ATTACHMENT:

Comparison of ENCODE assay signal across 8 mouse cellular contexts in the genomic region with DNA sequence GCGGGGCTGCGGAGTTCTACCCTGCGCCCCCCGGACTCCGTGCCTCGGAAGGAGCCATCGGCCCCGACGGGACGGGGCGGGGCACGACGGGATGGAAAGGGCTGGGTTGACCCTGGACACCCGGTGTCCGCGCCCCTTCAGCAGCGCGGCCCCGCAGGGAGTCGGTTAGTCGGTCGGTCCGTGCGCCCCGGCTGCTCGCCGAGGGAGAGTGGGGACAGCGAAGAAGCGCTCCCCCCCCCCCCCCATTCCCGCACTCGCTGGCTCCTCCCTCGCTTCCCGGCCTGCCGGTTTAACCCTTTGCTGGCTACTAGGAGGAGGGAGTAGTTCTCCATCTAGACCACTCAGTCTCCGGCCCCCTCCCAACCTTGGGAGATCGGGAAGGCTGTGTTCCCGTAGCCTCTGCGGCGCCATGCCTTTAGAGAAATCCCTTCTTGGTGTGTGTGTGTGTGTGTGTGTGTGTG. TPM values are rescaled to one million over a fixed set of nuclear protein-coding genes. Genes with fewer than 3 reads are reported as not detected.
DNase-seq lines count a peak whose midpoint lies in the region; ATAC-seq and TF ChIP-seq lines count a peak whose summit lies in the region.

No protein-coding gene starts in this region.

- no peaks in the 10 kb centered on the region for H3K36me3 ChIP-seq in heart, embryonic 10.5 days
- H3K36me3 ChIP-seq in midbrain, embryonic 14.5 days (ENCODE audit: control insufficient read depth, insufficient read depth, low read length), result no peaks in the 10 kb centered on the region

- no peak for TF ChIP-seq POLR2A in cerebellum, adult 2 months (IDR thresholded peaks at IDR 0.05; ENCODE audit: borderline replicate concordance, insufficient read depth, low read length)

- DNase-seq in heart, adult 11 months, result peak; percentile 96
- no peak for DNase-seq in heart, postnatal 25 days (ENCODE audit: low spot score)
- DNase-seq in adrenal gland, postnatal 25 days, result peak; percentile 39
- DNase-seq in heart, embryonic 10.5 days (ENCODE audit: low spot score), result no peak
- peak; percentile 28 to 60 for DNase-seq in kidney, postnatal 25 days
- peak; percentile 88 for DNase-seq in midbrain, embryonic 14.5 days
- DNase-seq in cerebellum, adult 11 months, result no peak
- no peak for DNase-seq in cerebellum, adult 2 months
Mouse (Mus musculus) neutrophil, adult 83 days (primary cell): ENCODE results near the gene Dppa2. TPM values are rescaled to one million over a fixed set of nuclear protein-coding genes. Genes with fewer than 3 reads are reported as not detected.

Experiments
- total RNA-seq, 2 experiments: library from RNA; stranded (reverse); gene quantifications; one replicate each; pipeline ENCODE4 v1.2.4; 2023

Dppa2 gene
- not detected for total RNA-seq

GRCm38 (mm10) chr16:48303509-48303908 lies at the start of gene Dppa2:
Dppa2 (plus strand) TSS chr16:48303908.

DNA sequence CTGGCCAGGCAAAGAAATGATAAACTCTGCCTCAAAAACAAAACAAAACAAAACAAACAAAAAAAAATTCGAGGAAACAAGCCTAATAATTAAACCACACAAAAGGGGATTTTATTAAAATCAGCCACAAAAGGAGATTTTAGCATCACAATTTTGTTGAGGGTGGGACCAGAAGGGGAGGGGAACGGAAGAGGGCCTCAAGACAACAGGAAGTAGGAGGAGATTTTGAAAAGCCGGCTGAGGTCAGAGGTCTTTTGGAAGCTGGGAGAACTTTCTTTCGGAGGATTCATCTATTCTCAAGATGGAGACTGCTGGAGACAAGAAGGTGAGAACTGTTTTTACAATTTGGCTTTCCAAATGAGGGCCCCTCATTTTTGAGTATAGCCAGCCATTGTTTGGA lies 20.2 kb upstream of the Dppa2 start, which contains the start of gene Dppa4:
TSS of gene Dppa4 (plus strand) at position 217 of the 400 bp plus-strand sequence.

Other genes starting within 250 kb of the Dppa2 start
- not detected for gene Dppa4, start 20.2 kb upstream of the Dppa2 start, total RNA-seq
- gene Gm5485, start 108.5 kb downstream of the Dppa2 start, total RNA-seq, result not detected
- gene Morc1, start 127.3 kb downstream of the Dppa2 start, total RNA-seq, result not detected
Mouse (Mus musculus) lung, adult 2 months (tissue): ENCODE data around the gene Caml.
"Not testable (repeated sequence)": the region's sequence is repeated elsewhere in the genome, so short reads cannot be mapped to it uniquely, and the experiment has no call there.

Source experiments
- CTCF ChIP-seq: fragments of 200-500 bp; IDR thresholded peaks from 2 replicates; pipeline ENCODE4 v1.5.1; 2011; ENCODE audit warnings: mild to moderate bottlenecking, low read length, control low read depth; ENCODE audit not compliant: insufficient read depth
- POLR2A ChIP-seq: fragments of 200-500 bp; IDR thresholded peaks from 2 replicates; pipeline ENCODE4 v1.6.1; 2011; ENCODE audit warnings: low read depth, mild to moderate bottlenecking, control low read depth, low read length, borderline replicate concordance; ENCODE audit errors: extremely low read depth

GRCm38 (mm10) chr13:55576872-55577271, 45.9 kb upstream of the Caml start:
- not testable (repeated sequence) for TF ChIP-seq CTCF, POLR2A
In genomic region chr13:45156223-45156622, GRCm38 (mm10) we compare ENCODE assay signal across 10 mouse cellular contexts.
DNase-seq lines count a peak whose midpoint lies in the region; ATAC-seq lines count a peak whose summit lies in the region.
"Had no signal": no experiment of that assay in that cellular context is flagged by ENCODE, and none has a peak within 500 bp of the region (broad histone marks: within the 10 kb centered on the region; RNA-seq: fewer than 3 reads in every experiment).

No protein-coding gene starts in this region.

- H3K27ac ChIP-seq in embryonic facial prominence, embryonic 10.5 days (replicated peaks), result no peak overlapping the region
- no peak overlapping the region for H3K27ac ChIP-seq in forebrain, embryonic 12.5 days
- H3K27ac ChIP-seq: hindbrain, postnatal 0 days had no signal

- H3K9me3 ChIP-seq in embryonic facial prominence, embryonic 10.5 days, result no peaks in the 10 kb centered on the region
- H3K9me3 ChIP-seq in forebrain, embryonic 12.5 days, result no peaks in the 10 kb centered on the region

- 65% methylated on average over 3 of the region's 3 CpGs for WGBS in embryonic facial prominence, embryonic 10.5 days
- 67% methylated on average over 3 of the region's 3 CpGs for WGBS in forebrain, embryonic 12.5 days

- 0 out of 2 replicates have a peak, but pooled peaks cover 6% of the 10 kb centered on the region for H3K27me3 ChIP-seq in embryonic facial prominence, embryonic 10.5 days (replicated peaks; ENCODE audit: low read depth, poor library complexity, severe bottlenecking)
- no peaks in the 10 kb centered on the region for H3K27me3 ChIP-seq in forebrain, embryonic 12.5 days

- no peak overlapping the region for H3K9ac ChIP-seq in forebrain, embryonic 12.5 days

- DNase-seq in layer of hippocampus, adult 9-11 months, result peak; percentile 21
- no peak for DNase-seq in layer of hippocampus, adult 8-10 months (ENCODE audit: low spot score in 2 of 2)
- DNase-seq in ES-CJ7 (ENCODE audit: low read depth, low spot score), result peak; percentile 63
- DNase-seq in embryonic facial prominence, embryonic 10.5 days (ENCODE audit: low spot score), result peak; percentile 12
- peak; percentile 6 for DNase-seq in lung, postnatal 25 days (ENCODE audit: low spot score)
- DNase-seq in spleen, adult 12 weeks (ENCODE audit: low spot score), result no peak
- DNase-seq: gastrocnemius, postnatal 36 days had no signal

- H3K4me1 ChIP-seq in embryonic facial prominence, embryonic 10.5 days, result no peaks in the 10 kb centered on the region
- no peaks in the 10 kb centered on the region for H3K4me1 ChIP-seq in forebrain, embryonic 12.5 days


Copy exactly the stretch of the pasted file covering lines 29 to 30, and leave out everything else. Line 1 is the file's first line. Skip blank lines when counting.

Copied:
"Not testable (repeated sequence)": the region's sequence is repeated elsewhere in the genome, so short reads cannot be mapped to it uniquely, and the experiment has no call there.

Source experiments